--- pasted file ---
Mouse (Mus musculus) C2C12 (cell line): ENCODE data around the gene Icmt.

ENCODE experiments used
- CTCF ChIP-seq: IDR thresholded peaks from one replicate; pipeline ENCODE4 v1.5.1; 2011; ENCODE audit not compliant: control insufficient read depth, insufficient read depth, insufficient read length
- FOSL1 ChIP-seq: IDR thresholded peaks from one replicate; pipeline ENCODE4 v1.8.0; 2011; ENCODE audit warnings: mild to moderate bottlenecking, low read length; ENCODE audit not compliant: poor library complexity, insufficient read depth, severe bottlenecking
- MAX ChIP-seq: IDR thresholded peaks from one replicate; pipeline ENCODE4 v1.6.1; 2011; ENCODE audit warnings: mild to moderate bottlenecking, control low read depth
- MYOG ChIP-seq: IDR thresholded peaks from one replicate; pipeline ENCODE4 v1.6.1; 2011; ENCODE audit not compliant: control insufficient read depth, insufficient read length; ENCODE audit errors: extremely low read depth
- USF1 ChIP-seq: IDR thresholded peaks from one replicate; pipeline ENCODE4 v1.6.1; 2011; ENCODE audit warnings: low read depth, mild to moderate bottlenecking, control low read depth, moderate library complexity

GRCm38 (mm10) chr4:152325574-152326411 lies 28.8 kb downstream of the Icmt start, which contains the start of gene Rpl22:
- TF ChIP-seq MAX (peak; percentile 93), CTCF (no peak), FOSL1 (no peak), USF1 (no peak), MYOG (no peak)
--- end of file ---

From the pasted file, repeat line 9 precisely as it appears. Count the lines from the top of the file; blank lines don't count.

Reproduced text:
- TF ChIP-seq MAX (peak; percentile 93), CTCF (no peak), FOSL1 (no peak), USF1 (no peak), MYOG (no peak)